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(News Focus) A roller-coaster ride for nuclear diplomacy, Moon's mediator role

2018/05/27 14:24

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By Byun Duk-kun

SEOUL, May 27 (Yonhap) -- The frenetic diplomacy over a historic summit between the United States and North Korea for the past few days shone the spotlight on the middleman role of President Moon Jae-in, who emphasized that only direct dialogue and mutual trust between the leaders of the two countries can solve the nuclear standoff.

"Chairman Kim Jong-un once again clearly affirmed that his commitment to complete denuclearization remains firm yesterday," Moon told a press conference Sunday, one day after he and Kim held their second summit in a month at the border village of Panmunjom.

"What remains uncertain to Chairman Kim Jong-un is whether he can trust the U.S. promise to end their hostile relationship and guarantee North Korea's security once the North denuclearizes," said Moon, the only global leader to have met both U.S. President Donald Trump and North Korean leader Kim Jong-un over the past week.

Moon's remarks apparently shed light on the recent resumption of harsh rhetoric against the U.S. from Pyongyang that earlier prompted Trump to call off the first-ever U.S.-North Korea summit, previously scheduled to be held in Singapore.

In an open letter to the North Korean leader released Thursday, Trump said it seemed inappropriate to hold the scheduled summit on June 12 due to the North's tremendous anger and hostility toward the U.S., also raising questions about Pyongyang's commitment to complete denuclearization declared at the Moon-Kim summit last month.

The U.S.' doubts over the North's sincerity may have been warranted by the fact that North has repeatedly reneged on its promise to give up its nuclear development.

The photo, provided by South Korea's presidential office Cheong Wa Dae, shows South Korean President Moon Jae-in (L) and North Korean leader Kim Jong-un shaking hands before their second bilateral summit in less than a month held at the border village of Panmunjom on May 26, 2018. (Yonhap) The photo, provided by South Korea's presidential office Cheong Wa Dae, shows South Korean President Moon Jae-in (L) and North Korean leader Kim Jong-un shaking hands before their second bilateral summit in less than a month held at the border village of Panmunjom on May 26, 2018. (Yonhap)

Moon earlier expressed his regret and frustration at Trump's withdrawal, which came just after he returned from Washington where he held a summit with Trump.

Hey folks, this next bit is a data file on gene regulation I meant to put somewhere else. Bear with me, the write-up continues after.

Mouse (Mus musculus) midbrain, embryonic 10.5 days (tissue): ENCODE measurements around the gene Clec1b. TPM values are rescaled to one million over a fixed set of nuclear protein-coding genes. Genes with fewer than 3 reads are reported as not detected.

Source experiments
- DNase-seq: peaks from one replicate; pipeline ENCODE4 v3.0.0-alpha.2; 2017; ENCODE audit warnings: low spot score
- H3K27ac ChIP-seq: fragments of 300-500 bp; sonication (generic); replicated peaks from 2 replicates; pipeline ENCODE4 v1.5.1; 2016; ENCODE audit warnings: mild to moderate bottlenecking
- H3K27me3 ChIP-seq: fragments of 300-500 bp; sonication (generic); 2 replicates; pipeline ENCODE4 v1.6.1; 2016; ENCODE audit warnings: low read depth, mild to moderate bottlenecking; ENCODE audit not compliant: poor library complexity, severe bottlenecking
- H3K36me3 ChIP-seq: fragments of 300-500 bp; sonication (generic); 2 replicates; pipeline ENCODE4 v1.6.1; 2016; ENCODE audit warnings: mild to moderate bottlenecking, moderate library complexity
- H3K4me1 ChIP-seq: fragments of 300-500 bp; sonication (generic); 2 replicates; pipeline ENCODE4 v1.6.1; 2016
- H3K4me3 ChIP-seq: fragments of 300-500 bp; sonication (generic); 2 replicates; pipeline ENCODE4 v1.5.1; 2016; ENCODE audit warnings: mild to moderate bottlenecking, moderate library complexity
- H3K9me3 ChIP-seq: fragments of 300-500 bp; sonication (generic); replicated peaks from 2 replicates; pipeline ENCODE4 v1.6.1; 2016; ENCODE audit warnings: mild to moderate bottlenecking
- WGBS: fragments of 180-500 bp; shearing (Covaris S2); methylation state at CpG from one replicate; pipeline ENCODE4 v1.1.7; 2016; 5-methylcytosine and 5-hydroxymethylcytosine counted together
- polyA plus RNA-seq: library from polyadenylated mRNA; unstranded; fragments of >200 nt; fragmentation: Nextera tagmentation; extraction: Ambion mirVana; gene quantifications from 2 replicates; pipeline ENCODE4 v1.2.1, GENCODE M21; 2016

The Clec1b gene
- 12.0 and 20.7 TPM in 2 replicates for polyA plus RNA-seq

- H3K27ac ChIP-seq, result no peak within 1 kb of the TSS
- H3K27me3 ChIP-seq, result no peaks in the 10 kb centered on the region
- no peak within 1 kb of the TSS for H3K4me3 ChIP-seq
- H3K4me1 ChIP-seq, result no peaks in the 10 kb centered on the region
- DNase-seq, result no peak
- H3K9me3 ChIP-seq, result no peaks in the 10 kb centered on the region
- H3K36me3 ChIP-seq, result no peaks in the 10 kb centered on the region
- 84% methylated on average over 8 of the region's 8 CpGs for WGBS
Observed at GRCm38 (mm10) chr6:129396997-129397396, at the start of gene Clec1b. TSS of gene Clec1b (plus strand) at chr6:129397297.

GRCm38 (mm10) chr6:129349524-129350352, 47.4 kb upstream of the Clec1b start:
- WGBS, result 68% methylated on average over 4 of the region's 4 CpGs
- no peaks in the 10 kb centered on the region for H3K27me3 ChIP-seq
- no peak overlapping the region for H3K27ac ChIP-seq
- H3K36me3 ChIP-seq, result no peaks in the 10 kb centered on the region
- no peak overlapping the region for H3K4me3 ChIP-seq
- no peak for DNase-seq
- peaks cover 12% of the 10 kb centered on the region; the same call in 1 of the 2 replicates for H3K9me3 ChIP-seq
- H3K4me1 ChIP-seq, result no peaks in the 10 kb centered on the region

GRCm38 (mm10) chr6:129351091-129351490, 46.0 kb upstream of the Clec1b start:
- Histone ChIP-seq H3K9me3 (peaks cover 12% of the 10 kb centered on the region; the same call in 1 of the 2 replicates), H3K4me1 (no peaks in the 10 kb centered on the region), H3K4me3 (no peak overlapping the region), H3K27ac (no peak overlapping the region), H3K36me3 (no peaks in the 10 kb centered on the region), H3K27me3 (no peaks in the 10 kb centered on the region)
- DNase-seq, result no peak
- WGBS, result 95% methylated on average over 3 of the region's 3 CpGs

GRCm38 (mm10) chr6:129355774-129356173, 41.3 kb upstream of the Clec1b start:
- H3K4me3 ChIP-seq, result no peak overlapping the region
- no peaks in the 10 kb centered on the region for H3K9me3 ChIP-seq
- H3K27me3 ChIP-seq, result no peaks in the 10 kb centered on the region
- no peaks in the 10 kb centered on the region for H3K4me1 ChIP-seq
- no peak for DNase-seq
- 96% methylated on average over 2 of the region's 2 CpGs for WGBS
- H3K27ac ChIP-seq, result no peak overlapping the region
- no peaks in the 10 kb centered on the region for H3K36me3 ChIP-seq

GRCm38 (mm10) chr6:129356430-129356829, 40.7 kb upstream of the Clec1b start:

"I am very perplexed, and it is very regrettable that the North Korea-U.S. summit will not be held on June 12 when it was scheduled to be held," Moon said in a written statement released by his office Cheong Wa Dae only hours after Trump called off his scheduled meeting with Kim.

"I hope (the countries) will resolve such issues through more direct and close dialogue between their leaders," he had said.

Apparently having learned the uncertainties held each by the United States and North Korea through his recent dialogue with their leaders, Moon reiterated the need for direct talks between the U.S. and North Korean leaders to put an end to the ongoing impasse.

"As both Chairman Kim and President Trump sincerely wish for the success of the North-U.S. summit, I stressed the need for the two sides to remove any misunderstanding through direct communication and to hold enough dialogue on agenda issues that need to be addressed at their summit," he said Sunday.

In the photo, taken May 22, 2018 (U.S. time), South Korean President Moon Jae-in (L) and U.S. President Donald Trump are seen talking to each other in a bilateral summit held at the White House. (Yonhap) In the photo, taken May 22, 2018 (U.S. time), South Korean President Moon Jae-in (L) and U.S. President Donald Trump are seen talking to each other in a bilateral summit held at the White House. (Yonhap)

Moon reassured the North Korean leader in their latest talks that the U.S. is in fact willing to end its hostile relationship with the North should the latter abandon its nuclear ambitions.

"While explaining the outcome of my summit with U.S. President Trump held last week, I relayed the message that President Trump is firmly willing to end his country's hostile relationship with North Korea and enhance economic cooperation should Chairman Kim make a decision on complete denuclearization and implements it," he told the press conference.

The ball has now apparently been returned to the U.S. side as the South Korean president said Kim has clearly reaffirmed his commitment to complete denuclearization.

Trump said he was looking at the possibility of still holding the Kim summit in Singapore on June 12.

"We're looking at June 12th in Singapore," he was quoted as telling reporters in Washington. "That hasn't changed. And it's moving along pretty well, so we'll see what happens."

   bdk@yna.co.kr

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